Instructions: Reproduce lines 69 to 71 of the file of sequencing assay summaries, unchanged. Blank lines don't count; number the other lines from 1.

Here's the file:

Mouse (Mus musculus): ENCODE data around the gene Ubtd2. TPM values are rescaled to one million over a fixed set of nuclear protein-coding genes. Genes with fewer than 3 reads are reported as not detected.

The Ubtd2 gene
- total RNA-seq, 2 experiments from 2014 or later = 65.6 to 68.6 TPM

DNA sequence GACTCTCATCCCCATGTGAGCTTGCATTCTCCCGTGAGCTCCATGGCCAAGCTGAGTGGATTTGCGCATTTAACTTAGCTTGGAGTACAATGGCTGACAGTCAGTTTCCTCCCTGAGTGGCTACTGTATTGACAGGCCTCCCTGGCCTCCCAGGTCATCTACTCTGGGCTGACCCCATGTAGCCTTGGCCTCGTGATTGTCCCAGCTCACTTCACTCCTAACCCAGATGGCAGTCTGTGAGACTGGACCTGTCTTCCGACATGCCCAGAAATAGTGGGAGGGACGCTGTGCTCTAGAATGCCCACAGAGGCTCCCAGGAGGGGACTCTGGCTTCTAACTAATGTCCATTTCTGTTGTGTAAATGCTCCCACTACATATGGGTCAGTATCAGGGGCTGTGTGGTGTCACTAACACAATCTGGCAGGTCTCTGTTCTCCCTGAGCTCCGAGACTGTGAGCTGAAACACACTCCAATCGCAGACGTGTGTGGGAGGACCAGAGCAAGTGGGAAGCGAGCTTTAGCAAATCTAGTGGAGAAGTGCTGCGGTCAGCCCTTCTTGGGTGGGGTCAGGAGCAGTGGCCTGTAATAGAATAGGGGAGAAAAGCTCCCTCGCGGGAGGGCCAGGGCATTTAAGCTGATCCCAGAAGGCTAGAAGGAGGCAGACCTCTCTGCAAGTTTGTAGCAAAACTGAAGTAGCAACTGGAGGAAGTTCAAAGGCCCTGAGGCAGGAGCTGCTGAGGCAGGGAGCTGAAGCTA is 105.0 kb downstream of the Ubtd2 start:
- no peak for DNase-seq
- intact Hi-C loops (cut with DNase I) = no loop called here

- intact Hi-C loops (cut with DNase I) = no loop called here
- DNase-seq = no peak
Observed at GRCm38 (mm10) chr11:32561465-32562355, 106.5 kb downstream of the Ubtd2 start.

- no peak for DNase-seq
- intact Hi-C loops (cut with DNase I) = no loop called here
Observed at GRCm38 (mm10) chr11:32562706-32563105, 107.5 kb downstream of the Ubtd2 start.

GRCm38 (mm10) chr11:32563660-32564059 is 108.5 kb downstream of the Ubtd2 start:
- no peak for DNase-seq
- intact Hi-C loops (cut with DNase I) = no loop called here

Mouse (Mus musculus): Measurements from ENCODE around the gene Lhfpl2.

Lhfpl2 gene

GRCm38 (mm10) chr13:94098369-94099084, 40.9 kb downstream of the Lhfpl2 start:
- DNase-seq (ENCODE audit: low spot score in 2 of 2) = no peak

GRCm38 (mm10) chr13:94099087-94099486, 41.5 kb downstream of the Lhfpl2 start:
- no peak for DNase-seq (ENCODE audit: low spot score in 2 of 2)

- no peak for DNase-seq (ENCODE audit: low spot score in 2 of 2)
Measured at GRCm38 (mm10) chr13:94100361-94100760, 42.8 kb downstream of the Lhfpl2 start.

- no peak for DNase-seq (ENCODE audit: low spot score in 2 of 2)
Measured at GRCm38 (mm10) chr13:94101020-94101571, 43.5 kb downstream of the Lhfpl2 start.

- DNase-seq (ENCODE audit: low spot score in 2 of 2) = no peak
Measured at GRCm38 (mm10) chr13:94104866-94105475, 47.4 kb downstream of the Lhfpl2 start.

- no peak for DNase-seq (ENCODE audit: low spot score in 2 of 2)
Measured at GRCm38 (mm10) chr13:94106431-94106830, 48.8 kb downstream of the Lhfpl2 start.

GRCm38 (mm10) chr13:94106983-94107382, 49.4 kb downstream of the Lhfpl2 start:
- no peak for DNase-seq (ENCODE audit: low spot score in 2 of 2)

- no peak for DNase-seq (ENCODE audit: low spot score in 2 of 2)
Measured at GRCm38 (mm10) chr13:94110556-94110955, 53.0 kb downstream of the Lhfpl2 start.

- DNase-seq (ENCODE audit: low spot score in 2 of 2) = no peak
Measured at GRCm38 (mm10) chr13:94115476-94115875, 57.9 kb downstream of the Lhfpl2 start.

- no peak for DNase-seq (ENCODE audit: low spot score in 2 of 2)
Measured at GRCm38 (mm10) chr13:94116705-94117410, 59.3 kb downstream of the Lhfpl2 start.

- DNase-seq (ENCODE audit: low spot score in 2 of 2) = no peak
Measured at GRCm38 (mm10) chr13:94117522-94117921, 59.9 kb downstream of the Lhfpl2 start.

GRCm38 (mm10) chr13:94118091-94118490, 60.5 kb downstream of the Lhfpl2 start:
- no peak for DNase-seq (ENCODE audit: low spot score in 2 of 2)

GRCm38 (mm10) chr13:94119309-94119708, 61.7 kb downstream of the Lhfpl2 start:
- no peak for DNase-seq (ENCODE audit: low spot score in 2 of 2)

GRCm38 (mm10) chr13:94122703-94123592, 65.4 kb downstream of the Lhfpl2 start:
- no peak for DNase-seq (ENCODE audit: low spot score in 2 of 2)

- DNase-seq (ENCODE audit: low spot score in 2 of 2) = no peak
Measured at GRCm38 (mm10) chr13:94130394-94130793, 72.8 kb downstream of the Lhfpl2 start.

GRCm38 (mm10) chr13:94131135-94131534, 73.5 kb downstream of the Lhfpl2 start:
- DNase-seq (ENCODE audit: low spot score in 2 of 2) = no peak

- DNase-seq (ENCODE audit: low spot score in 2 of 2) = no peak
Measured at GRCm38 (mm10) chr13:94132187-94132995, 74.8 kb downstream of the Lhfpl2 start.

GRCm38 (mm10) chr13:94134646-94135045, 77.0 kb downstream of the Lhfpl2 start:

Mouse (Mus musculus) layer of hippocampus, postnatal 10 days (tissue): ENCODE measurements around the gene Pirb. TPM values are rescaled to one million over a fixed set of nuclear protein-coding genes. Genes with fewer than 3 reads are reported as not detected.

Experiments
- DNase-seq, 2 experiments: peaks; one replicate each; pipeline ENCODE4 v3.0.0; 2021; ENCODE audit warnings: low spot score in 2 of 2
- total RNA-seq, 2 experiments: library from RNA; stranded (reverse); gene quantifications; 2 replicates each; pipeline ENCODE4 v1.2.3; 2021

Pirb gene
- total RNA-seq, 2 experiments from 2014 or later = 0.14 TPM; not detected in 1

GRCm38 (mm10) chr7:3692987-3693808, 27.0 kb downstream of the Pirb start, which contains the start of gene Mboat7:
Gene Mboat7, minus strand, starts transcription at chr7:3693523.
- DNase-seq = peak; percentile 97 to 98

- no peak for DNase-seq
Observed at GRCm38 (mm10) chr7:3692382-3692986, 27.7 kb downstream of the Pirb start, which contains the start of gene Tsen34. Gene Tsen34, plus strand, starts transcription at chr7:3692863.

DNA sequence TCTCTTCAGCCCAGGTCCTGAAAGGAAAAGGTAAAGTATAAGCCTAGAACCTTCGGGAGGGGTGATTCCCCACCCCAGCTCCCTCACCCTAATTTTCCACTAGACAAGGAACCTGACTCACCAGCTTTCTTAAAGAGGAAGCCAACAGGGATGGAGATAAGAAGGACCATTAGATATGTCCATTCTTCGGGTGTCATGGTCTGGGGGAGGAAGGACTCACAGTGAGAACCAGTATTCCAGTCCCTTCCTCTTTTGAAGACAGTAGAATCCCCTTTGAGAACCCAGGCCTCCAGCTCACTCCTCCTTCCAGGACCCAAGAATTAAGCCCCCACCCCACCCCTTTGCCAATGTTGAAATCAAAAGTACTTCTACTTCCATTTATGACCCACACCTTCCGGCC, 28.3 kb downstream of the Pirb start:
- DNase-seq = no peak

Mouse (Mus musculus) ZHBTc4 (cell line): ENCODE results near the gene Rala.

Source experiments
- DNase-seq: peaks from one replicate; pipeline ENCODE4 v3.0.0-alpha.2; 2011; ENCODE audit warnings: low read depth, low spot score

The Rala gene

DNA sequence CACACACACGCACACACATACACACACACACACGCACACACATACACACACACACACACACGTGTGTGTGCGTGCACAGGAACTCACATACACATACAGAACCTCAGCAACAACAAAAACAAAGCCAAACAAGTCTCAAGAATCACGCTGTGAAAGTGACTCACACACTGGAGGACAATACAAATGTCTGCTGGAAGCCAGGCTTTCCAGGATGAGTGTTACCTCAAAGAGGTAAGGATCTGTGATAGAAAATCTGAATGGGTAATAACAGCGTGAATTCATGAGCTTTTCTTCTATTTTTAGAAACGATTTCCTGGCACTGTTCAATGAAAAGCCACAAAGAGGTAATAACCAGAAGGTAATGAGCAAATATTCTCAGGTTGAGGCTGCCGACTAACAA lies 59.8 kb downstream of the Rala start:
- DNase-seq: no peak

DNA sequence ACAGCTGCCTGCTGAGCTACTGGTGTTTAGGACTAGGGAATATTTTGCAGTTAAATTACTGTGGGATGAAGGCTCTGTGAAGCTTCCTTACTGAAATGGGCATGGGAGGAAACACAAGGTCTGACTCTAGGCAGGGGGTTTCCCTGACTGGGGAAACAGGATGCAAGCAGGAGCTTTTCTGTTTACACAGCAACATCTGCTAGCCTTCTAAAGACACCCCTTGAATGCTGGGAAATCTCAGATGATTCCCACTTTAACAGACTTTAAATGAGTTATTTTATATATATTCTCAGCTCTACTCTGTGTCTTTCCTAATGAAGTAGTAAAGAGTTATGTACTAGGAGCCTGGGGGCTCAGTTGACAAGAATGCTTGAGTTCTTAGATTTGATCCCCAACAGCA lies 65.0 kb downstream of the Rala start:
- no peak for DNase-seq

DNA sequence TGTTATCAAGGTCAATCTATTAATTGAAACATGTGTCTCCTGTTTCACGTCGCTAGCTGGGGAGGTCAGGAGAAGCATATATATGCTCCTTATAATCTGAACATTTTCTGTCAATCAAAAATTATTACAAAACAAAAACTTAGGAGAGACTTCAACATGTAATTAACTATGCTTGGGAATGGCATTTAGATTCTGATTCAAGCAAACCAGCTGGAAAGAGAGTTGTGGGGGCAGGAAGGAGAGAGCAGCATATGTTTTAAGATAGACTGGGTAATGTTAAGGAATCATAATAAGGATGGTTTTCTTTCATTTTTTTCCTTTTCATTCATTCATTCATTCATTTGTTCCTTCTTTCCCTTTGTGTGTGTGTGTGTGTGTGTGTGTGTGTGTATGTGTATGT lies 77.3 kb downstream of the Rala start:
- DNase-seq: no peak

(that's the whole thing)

The Rala gene

DNA sequence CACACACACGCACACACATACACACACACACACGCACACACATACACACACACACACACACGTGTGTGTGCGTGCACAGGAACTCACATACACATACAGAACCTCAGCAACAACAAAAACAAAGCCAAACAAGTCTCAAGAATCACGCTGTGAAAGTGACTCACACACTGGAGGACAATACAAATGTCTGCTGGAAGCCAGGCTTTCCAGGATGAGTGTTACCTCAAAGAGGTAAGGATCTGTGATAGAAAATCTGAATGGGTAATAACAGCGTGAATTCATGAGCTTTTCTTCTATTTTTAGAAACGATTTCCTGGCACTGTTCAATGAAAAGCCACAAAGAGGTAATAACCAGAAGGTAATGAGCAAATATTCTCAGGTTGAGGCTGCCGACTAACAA lies 59.8 kb downstream of the Rala start:
- DNase-seq: no peak